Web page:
The discovery of a new, more solid, superionic phase of water, made me think of Kurt Vonnegut, who in his novel Cat’s Cradle imagined an ultimately deadly state of water he called ice-nine, which was solid at room temperature. Fortunately the real stuff requires vastly greater temperature and pressure than found on the Earth’s surface:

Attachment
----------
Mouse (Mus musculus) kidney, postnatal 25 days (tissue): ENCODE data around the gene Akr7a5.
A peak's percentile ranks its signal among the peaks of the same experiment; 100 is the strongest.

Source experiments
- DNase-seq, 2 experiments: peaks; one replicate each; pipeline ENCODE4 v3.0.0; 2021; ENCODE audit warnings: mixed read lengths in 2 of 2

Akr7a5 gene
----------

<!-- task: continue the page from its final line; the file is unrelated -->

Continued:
One lesser known phase of water is the superionic phase, which is considered an “ice” but exists somewhere between a solid and a liquid: while the oxygen atoms occupy fixed lattice positions as in a solid, the hydrogen atoms migrate through the lattice as in a fluid. Until now, scientists have thought that there was only one phase of superionic ice, but scientists in a new study have discovered a second phase that is more stable than the original. The new phase of superionic ice could make up a large component of the interiors of giant icy planets such as Uranus and Neptune.